Anxiety neurosis is an anxiety disorder that affects approximately 6.8 million American adults every year. Most often referred to as generalized anxiety disorder, or GAD, it is one of the most common disorders seen by mental health professionals. Fortunately, there are treatment options for GAD that can be tailored to fit each client's specific needs and preferences.
Medication will not cure GAD, but it can keep the symptoms under control while the patient receives psychotherapy. Medications used for treating GAD include antidepressants, anti-anxiety drugs, and beta-blockers. However, as different types of drugs have varying side effects, recommended lengths of use, and amount of time before the drugs take effect, it's best to discuss your pharmacological treatment options with your physician or psychiatrist.
Cognitive-behavioral therapy, or CBT, is the standard psychotherapy for treating GAD. It helps sufferers to identify, understand, and change faulty thinking and behavior patterns, thus allowing people with GAD to learn how to control their worry. The cognitive part of CBT helps by changing the thinking patterns that create and support fears; the behavioral part helps with changing the way GAD sufferers react to anxiety-provoking situations.
Support groups are an option for anyone seeking help in addition to pharmacological and psycho-therapeutic treatment. While some might find the idea of sharing their problems with strangers or in a group setting undesirable, others find it comforting and helpful. The National Health Information Center's Center for Mental Health Services recommends the mutual support that support groups can offer, claiming that they "play an invaluable role in recovery."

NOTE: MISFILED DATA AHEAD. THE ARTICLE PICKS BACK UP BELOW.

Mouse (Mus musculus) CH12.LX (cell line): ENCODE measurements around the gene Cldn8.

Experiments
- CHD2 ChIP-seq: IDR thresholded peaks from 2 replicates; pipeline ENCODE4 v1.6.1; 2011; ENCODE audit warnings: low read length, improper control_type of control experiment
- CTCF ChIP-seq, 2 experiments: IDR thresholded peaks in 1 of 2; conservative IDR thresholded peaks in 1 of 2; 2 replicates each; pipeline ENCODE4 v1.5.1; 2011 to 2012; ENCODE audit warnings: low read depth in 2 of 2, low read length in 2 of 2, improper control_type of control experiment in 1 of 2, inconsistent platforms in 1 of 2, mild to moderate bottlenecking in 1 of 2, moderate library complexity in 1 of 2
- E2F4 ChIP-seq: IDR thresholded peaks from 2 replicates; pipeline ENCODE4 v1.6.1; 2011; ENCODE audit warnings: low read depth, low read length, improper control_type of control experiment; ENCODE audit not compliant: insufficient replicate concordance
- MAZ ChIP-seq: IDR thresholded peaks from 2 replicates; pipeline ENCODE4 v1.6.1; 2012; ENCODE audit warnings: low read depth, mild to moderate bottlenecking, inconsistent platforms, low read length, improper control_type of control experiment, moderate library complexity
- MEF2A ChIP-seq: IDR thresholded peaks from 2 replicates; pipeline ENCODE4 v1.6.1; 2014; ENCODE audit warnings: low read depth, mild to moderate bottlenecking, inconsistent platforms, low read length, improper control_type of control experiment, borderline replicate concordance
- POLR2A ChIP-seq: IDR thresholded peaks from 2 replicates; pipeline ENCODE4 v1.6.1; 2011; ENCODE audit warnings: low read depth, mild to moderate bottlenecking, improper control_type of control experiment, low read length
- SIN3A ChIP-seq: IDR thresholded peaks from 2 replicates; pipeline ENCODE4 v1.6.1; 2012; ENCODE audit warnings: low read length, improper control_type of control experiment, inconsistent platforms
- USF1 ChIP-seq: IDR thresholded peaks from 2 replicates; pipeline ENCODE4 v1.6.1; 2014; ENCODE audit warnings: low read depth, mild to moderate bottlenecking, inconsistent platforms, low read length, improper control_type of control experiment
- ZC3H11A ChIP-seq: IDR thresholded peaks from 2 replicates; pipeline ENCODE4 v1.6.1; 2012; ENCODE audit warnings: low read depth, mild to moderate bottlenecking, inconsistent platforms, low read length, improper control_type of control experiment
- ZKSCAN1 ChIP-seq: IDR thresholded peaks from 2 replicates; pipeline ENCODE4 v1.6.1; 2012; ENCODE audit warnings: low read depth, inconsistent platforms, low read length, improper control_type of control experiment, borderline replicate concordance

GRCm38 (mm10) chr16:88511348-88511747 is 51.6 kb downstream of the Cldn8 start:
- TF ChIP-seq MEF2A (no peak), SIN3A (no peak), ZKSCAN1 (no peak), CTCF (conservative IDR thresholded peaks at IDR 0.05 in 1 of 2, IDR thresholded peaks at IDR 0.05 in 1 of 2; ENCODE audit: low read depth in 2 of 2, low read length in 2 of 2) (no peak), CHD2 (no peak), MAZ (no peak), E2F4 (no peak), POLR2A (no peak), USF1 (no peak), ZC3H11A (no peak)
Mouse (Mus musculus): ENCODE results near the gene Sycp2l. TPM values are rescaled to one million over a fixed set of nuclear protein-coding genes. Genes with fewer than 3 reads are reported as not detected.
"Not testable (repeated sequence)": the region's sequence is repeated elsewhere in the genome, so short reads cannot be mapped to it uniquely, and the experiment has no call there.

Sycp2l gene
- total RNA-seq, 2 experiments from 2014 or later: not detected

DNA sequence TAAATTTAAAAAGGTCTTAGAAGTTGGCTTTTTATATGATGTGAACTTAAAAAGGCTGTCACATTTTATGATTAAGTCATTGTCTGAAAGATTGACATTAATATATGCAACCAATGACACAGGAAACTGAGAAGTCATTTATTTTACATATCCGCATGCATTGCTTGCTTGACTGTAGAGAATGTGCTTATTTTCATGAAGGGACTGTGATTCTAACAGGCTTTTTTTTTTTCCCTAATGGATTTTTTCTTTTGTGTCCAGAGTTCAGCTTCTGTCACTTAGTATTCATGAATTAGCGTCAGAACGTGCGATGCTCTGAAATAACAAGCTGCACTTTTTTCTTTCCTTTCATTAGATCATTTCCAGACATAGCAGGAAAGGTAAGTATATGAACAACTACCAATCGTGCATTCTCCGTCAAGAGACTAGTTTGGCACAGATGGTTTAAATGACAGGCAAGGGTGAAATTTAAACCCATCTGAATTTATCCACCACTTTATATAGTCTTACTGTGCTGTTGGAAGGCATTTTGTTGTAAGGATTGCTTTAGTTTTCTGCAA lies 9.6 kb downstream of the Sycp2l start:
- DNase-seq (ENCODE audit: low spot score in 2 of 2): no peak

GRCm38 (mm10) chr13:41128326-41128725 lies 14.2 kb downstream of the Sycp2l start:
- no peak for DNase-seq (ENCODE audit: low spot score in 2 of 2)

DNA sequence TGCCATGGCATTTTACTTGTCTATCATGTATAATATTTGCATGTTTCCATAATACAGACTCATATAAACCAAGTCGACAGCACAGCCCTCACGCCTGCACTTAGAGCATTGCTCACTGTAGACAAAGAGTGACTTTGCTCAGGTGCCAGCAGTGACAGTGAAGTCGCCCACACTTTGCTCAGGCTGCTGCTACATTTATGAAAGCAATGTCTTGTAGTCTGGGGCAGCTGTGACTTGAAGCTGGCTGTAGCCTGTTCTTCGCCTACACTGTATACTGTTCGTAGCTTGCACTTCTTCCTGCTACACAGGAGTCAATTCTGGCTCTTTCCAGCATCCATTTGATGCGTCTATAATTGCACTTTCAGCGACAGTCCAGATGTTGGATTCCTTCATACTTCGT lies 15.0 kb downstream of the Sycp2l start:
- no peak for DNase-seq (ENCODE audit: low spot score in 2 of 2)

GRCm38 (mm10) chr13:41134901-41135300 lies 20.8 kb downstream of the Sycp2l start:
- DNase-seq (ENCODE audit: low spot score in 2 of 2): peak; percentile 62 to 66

Support groups can include meeting face-to-face with others who live with GAD or online via forum discussion boards and chat rooms.
Complementary & Alternative Treatments
A part of cognitive-behavioral therapy can include learning relaxation techniques. In addition to medication and psychotherapy, your doctor or therapist might suggest activities such as meditation, yoga or other types of physical exercise.
Biofeedback–also known as "applied psycho-physiological feedback"–is another form of treatment that has proven successful for hyperarousal reduction training in GAD. It can be done as part of your CBT sessions or in conjunction with CBT through a therapist who has been trained in administering biofeedback for anxiety disorders.
Multi-modal cognitive-behavioral therapy, which may include biofeedback, has been proven an equally effective alternative to medications, especially for those who don't respond well, have a potential for dependency or addiction or refuse to take prescription drugs.
Finding the Right Combination
A May 2010 study funded by the National Institute of Mental Health introduced a therapy program called Coordinated Anxiety Learning and Management, which demonstrated "significantly greater symptom improvement than usual care." Although many patients tend to favor psychosocial treatment approaches over medication, this research echoes what many clinicians recommend for treating GAD: a combined pharmacology-psychotherapy treatment plan.
As each person's recovery is dependent upon many factors, it's important to give any treatment a fair trial. And because every individual's health, lifestyle and situation are unique, some respond well to one treatment that the next person may not find as effective. If one approach doesn't work, the odds are that another one will.